Here is the best Egyption baked ta'ameya made with chickpeas, split fava beans, cilantro, parsley, onion, garlic, and spices. It's freezer-friendly, gluten-free, and bakes in 10 minutes.
Making falafel from scratch every time you want to eat falafel takes a long time. Instead, prepare the base falafel recipe ahead of time and freeze the rest.
What is Ta'ameya?
In Egypt, the falafel equivalent is called ta'ameya, and it's commonly eaten for breakfast. Ta'ameya is slightly different from traditional falafel because it's made with fava beans instead of only chickpeas. The fava beans make the texture a bit softer on the inside.
If you are ever visiting Egypt, one of my favorite Ta'ameya restaurants is called Zooba. They just recently opened a branch in New York City. Another one of my favorite street food restaurants in Cairo is called Gad.
This ta'ameya recipe is an authentic Egyptian falafel recipe. If you would like to fry it instead (the traditional way of making it), add frying oil to the ingredients below. I have a more in-depth post on frying ta'ameya if you'd like to check it out.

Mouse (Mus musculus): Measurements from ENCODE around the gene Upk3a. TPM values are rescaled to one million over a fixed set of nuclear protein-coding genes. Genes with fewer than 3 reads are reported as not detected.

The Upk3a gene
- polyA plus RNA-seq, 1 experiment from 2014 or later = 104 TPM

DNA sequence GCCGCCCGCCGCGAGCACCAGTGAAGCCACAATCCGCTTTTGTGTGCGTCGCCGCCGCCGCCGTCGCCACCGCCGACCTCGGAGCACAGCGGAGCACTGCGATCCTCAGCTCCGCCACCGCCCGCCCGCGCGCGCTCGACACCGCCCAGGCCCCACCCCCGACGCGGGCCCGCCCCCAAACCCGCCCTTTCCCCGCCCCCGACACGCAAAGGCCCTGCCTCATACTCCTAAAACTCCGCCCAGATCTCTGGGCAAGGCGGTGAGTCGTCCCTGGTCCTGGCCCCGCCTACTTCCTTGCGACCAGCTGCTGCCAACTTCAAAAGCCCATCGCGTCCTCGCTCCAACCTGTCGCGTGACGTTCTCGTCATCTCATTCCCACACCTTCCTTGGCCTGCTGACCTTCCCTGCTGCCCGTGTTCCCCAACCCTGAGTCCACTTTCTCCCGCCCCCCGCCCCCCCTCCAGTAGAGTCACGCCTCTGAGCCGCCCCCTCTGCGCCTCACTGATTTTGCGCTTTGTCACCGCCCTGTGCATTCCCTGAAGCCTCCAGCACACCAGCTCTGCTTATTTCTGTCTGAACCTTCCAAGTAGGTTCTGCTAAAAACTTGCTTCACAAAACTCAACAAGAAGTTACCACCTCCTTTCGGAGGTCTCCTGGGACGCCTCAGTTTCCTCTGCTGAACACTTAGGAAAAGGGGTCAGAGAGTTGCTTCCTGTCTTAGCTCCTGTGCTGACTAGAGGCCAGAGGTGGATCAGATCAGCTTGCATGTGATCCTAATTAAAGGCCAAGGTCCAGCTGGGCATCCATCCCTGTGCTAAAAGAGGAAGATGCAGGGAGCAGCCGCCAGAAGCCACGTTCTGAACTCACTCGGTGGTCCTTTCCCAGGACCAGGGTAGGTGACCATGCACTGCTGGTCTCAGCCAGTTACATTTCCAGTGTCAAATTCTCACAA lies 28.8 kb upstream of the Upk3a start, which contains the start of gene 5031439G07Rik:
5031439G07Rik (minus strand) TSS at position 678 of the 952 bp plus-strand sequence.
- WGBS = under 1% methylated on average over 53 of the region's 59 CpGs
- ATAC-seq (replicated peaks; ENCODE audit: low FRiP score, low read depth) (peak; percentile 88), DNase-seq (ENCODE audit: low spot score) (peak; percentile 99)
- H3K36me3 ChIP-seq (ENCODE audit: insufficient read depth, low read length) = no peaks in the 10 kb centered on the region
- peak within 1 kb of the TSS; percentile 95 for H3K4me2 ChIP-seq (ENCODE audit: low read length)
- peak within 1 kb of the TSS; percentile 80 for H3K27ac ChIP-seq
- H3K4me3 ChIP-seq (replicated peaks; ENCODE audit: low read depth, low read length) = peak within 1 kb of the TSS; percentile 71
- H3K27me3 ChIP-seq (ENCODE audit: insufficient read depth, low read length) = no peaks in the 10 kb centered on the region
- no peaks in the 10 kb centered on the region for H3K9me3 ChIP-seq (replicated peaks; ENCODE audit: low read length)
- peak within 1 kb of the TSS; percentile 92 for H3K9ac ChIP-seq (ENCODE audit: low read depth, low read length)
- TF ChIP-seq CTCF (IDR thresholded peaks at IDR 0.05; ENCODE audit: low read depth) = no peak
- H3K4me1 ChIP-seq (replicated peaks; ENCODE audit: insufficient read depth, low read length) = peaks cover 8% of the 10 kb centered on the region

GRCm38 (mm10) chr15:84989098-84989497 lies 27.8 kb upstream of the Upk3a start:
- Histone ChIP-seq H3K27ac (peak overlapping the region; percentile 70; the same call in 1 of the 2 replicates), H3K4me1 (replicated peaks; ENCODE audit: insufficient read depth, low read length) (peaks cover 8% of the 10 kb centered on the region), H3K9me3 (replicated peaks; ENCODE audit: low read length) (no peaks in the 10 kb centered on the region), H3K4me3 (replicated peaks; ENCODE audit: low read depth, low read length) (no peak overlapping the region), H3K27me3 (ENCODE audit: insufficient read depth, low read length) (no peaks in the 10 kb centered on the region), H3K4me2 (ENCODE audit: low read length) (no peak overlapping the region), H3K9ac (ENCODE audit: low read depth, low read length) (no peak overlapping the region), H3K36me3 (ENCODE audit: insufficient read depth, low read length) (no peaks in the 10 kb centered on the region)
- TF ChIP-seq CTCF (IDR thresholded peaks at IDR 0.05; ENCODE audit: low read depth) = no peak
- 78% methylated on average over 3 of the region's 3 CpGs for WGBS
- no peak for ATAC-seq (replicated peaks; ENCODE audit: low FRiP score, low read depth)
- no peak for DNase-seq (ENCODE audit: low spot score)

- Dried chickpeas: You cannot use canned chickpeas for this recipe, unfortunately, because the chickpeas should not be cooked. The baking (or frying) is when the chickpeas/fava beans cook. You can use small, medium, or large chickpeas. Make sure to soak the chickpeas and fava beans ahead of time.
- Dried split fava beans: There are several types of fava beans. I use peeled dried fava beans for this recipe (also called split fava beans). You can tell that the peel is removed if the fava beans are closer to the chickpeas color. If the fava beans are dark in color, then the peel is still on. Depending on if the fava bean is large are small, the peel can be very thick.